The Bible, as the record of the teaching of Jesus, the apostles and the prophets, is the foundation of Christian doctrine, and Islam attacks Christianity strenuously at this point.  Their claim is that the Qur’an supersedes all previous revelations from God.  Abd-Al-Masih (undated, 7), an evangelical Christian writer, says, “Muhammad explained that all differences between the Bible and the Kuran are proofs for the corruption of the original revelation…..whatever is not in accord with the book of the Muslims is regarded as corrupt and untrue”.  And Geisler and Saleeb say, “Their accusations fall into two basic categories: first, the text of scripture has been changed or forged; second, doctrinal mistakes have crept into Christian teaching….” (Geisler and Saleeb 2004, 213).

So it is useless to try and argue a point with a Muslim when he doesn’t even believe that the Christian has validity because his authority has been corrupted.  For the present purpose, it is sufficient to say in reply to these accusations, that both Old and New Testaments have overwhelming evidence for their genuineness.  For the Old Testament we have manuscripts discovered at Qumran “that date about a thousand years earlier (150BC) than the other Old Testament manuscripts previously in our possession (which dated to AD 980).  The significant thing is that when one compares the two sets of manuscripts, it is clear that they are essentially the same, with very few changes” (Rhodes 1997, 24).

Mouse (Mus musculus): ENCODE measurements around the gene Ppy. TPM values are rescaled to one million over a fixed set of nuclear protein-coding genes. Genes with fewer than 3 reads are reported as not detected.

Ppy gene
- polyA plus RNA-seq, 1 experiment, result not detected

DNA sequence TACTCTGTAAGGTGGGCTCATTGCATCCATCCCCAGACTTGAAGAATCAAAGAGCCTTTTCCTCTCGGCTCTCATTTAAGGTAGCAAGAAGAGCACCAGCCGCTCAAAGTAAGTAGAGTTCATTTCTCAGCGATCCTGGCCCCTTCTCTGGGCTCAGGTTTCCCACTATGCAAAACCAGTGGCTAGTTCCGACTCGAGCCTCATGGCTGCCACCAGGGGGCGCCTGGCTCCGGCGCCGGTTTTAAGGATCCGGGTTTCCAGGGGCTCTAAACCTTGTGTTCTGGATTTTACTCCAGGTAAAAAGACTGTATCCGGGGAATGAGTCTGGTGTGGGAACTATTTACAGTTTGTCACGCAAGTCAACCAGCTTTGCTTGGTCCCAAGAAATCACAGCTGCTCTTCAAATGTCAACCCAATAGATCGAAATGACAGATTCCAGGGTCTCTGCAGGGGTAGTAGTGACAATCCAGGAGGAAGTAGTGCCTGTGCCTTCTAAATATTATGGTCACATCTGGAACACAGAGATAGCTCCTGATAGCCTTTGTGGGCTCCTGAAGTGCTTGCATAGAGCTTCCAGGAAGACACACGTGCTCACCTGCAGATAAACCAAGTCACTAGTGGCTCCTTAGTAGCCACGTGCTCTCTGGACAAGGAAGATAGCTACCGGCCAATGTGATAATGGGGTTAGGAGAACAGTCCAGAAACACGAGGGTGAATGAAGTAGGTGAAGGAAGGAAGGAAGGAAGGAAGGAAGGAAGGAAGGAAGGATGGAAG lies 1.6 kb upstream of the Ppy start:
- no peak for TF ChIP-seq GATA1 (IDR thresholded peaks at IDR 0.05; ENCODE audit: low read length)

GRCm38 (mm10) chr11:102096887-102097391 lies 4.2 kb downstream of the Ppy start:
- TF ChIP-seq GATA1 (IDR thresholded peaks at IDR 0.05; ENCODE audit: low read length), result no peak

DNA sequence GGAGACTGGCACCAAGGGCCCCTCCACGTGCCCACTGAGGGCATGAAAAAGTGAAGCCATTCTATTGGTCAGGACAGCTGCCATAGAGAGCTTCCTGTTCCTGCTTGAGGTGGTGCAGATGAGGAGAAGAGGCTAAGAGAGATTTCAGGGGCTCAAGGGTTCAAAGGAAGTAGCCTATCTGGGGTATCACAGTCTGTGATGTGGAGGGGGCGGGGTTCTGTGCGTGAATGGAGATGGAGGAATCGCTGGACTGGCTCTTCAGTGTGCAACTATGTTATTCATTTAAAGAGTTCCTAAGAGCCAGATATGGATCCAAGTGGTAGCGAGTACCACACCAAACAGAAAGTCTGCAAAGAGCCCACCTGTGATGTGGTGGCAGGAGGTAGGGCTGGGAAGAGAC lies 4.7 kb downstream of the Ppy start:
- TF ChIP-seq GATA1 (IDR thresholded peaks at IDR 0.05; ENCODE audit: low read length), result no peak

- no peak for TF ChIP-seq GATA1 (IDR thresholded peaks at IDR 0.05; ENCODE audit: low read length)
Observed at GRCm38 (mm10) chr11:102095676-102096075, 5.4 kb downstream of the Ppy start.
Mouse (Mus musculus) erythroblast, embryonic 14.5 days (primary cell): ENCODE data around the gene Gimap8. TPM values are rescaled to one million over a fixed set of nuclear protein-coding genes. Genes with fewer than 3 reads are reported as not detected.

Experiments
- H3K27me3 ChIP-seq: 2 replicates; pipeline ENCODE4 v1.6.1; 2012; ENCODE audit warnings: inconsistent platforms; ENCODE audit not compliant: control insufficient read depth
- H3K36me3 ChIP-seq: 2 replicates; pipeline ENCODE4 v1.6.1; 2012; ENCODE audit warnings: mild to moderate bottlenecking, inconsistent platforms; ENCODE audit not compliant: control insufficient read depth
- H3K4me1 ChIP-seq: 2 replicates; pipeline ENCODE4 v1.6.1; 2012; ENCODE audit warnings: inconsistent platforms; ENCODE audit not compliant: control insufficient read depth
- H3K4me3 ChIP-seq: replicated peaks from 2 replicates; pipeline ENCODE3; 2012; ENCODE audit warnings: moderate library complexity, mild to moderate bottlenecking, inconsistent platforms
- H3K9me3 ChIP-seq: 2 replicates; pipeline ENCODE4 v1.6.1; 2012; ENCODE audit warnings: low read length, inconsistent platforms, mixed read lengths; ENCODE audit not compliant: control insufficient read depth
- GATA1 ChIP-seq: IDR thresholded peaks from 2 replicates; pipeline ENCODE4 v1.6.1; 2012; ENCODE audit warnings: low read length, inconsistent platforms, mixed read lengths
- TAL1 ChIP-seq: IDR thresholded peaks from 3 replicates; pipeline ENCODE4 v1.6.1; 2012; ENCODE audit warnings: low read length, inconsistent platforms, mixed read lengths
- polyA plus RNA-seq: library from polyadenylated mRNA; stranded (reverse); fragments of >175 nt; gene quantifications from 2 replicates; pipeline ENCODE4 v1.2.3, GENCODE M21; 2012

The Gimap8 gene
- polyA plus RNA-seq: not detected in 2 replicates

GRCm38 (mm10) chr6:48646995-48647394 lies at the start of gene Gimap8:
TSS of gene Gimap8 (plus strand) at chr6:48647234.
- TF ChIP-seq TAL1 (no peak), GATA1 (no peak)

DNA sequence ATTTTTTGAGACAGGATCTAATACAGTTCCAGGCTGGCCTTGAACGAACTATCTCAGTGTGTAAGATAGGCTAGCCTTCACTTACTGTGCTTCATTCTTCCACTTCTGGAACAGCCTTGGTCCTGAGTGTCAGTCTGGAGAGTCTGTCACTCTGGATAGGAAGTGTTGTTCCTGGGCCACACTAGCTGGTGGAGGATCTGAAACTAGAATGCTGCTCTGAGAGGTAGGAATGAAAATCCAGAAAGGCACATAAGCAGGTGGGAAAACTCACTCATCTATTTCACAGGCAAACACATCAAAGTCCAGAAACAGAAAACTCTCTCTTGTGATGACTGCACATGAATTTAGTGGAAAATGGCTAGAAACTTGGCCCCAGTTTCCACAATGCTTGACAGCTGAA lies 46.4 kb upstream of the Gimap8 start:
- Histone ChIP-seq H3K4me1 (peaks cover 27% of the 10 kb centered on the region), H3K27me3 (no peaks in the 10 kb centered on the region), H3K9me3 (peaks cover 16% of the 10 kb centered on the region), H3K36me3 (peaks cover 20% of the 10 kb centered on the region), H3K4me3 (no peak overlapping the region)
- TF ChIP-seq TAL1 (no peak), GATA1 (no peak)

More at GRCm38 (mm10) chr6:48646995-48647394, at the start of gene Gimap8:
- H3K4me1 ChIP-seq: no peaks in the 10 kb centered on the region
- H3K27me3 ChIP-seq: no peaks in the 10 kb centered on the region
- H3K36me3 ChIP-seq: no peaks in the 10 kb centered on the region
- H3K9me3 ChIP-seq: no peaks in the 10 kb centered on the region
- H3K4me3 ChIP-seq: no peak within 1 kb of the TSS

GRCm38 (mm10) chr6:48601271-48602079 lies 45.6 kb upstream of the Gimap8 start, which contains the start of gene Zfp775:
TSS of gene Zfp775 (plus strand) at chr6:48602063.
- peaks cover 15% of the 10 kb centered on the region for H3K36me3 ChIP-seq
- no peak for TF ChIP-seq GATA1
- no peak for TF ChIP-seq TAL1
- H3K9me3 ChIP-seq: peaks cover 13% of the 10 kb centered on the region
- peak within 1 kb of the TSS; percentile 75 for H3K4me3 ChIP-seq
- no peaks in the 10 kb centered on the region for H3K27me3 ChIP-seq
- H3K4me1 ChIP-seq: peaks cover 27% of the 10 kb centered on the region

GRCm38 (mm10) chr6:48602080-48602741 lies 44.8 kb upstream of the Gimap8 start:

Evidence for the New Testament is even more significant.  “There are some 86,000 quotations from the early church fathers and several thousand Lectionaries…there are enough quotations from the early church fathers that even if we did not have a single copy of the Bible, scholars could still reconstruct all but 11 verses of the entire New Testament from material written within 150 to 200 years from the time of Christ” (Rhodes 1997, 22).       

Needless to say, these are several centuries before Muhammad was born, and the bible we possess today is the same as that in both the New Testament and Muhammad’s time.

Furthermore the Qur’an itself testifies to the purity of the Bible. 

  • The original New Testament is a revelation of God (Qur’an 5:46, 67, 69, 71)
  • Jesus’ words should be believed by Muslims (4:171; 5:78)
  • Muhammad was told by Allah to resolve any doubts about the Qur’an by questioning the Jews and Christians (10:94)

{Summarised from Geisler and Saleeb (2004, 217)}


Of all the charges that Islam makes against Christianity, that of Tritheism reveals most of all how little they understand what Christianity teaches.  Abd-Al-Masih (undated, 5) says “Early in his childhood a Muslim is inoculated with the teaching that Christians worship three gods”.  Caner (2003, 36) describes Tritheism as “the nexus of the Christian-Islamic dialogue”.  And Shorrosh, a Palestinian Christian writer, in commenting on the Qur’an 5:116-117, says, “This particular passage is certainly a powerful one against the heretic Miriamites, who had made Mary a goddess, Jesus her son, and God Almighty her husband.  This definitely is blasphemy and certainly is not accepted by true Christians who believe in the Holy Bible” (Shorrosh 1988, 114).